Hardy was excused from Wednesday's practice to meet with his attorney, Chris Fialko, who is representing him in his domestic violence case. Coach Ron Rivera said Hardy looked good and was a go for Detroit. The 2013 Pro Bowl selection was not made available to address the media during the open locker room period.
Exactly why Hardy had to miss one of the biggest practices of the week the day after an off day to meet with his attorney remains somewhat of a mystery. There was speculation there may have been a planned meeting with NFL commissioner Roger Goodell, who was in North Carolina for two other events. According to sources, there was no such meeting.
There also was public speculation by a Charlotte radio show host that Hardy was working on a plea bargain to pre-empt his scheduled Nov. 17 appeal of a July 15 guilty verdict for assaulting and threatening ex-girlfriend Nicole Holder in May.
Asked directly if he could say whether he expected Hardy to be with the team in the foreseeable future, Rivera said, "I can't [say], just because it's in the [legal] process. Whatever happens, happens. We'll keep going until something changes."
Rivera said he did not see team owner Jerry Richardson's emotional speech against domestic violence on Wednesday night, when the 78-year-old founder of the team received the Echo Award Against Indifference. Richardson came to tears and had to stop several times to gather himself when addressing critics that have said he's been too lenient on Hardy while the case is under appeal.
"Standing before you tonight, I would be remiss if I did not acknowledge an issue weighing heavily on our sport and our society," Richardson said. "When it comes to domestic violence, my stance is not one of indifference. I stand firmly against domestic violence, plain and simple."
Rivera said he's not surprised Richardson got emotional, saying the owner has addressed domestic violence and a lot of other issues with the team in the past.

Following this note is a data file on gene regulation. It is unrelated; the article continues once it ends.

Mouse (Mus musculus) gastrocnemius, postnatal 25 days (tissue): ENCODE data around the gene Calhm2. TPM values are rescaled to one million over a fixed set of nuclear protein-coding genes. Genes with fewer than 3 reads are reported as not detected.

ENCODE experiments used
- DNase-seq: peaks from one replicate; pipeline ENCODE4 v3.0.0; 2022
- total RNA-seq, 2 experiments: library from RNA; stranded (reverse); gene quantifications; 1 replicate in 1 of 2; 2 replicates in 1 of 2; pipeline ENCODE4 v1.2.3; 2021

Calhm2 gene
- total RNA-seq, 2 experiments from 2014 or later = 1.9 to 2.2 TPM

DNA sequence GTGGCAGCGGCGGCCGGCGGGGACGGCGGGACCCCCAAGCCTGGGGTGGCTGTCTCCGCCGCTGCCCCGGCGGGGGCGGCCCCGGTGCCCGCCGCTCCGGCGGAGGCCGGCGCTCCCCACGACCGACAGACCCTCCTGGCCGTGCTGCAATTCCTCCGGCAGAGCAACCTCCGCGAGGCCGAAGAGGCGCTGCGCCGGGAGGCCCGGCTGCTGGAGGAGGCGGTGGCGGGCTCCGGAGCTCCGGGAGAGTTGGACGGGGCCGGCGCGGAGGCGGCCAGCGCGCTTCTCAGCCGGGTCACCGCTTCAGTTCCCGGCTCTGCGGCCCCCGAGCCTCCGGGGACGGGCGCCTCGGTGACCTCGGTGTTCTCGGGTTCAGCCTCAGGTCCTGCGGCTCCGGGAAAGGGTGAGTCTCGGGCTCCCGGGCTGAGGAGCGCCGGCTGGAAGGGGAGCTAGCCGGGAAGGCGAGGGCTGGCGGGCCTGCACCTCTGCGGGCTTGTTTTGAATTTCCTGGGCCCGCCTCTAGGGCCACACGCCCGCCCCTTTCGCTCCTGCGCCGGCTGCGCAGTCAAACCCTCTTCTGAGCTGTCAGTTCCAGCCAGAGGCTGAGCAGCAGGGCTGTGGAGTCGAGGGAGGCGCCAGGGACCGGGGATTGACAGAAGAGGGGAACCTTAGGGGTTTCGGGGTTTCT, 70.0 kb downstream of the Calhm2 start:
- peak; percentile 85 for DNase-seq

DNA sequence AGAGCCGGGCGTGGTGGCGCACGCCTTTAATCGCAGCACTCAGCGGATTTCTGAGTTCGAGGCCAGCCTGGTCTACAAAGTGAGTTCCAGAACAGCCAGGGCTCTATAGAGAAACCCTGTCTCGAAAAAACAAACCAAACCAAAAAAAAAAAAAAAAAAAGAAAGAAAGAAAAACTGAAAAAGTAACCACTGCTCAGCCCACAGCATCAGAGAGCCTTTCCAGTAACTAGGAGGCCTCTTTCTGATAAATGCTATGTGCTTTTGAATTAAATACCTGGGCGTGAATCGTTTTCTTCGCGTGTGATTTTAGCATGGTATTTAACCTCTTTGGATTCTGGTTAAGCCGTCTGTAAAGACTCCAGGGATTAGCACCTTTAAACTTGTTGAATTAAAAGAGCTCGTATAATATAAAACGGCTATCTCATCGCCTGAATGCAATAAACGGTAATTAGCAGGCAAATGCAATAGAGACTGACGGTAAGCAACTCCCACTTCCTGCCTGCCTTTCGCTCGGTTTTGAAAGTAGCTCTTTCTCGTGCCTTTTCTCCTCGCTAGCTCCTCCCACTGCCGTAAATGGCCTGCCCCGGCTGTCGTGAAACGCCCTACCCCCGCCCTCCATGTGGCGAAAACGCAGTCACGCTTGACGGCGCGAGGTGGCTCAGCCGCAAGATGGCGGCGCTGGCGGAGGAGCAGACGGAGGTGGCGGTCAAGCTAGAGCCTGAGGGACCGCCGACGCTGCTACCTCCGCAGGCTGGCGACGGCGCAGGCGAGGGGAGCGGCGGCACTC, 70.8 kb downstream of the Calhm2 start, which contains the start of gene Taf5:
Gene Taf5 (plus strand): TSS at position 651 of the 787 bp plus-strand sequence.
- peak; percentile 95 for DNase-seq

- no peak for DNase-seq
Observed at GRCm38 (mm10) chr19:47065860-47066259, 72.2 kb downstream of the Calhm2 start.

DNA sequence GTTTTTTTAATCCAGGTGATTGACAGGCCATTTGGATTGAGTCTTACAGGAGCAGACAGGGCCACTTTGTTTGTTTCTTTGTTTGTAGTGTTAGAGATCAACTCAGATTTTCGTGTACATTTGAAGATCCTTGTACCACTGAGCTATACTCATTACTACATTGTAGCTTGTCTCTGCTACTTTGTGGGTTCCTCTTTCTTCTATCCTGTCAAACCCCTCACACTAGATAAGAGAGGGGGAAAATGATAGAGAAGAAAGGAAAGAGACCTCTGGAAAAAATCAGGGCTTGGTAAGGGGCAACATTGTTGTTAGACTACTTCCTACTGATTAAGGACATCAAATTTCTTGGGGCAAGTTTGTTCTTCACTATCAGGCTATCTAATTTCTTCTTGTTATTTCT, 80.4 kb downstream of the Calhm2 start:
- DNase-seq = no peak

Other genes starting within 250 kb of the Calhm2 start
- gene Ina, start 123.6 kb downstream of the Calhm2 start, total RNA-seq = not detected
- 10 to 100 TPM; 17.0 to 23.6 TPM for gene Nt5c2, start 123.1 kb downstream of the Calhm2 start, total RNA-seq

"He's very direct and very forward with everybody about how he feels about situations," Rivera said. "He's put it very straightforward."
Rivera called Richardson a "very sincere man." He said he's addressed the situation that has become magnified since Monday's release of video showing then-Baltimore Ravens running back Ray Rice hitting his then-fiancée and now wife in an Atlantic City elevator in February.
"The only thing I told the players is this is a very difficult situation, a very unfortunate situation," Rivera said. "[I told them] the best thing to do is be careful with what's out there and let's try to keep focused on what we need to do."
Center Ryan Kalil also didn't see Richardson's speech, but he's heard the message before.
"That's not the first time he's made mention of that," Kalil said. "It's an issue that is very serious to him. Honestly, [we need to] just worry about what we've got to worry about, and that's playing football. Everybody has their opinions about how they feel about what's happened in the NFL and what's going on.
"You can only do what you can control. For us, it's staying close as a team, it's appreciating the decision-makers and the guys that are doing their job to handle those different situations, and honestly for us to just play our best football."